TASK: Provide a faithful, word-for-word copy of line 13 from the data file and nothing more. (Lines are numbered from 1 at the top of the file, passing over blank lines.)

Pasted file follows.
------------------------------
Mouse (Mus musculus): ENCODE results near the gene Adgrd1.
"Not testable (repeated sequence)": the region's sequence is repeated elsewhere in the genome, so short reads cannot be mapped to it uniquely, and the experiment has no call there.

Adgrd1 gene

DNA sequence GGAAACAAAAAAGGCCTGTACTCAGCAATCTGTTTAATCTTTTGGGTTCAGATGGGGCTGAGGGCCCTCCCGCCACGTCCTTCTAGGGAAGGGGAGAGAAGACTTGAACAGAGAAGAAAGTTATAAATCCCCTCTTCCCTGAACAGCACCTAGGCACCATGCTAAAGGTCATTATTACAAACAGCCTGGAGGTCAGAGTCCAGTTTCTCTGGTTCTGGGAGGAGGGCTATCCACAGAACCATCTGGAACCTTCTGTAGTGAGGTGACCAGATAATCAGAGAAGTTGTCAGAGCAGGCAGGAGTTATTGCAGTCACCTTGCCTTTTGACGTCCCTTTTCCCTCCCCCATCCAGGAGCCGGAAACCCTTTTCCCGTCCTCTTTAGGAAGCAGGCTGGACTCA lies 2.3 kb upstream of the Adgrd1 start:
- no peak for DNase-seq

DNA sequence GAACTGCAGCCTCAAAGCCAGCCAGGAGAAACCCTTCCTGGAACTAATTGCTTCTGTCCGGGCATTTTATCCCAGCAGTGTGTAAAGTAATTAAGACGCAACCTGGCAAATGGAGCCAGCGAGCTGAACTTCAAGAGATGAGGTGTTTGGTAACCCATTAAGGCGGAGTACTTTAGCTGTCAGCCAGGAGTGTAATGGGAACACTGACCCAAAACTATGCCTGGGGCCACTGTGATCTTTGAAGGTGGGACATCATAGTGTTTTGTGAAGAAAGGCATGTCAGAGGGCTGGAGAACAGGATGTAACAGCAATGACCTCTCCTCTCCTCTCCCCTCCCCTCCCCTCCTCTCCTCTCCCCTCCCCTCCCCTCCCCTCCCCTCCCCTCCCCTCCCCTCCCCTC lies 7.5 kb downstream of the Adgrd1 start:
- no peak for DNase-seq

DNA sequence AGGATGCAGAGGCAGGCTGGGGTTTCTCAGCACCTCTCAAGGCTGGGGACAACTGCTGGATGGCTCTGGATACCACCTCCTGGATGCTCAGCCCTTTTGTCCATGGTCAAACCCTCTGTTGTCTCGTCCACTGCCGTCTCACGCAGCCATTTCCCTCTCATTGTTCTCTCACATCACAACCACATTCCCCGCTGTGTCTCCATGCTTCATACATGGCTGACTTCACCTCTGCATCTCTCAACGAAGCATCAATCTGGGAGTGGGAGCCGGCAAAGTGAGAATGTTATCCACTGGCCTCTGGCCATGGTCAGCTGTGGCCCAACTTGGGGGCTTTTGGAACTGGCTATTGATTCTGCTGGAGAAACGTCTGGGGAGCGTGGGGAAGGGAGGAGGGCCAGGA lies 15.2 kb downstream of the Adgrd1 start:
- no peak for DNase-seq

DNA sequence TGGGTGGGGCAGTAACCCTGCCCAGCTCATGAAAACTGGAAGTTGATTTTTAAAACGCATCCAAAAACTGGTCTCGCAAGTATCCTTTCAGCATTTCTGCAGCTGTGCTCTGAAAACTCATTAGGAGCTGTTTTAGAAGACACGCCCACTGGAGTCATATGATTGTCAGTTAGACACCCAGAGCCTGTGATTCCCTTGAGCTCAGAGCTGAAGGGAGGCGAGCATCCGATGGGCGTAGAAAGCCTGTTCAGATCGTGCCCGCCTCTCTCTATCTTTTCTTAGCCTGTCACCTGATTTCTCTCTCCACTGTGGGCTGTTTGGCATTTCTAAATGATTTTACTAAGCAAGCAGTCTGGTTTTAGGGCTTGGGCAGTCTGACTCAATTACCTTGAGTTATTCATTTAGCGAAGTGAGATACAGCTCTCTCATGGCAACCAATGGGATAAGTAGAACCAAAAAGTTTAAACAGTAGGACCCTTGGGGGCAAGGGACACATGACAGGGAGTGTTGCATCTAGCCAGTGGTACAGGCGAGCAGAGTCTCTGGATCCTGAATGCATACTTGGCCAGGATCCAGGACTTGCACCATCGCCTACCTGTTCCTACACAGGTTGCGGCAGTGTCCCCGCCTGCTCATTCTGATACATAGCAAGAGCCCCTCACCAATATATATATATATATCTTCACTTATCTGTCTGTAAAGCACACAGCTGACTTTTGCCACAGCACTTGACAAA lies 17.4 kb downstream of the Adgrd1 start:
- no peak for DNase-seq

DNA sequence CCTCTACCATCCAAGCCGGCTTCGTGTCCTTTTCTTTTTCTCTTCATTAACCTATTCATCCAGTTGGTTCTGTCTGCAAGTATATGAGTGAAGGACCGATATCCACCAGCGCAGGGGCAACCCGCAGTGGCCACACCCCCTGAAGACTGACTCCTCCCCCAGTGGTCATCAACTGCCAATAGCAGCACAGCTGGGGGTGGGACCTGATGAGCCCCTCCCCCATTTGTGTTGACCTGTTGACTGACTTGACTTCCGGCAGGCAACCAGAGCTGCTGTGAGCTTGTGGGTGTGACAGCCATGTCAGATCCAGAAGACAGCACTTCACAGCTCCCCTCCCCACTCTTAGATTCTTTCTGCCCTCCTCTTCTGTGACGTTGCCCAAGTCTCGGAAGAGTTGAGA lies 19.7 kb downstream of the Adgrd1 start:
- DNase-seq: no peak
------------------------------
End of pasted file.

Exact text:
- DNase-seq: no peak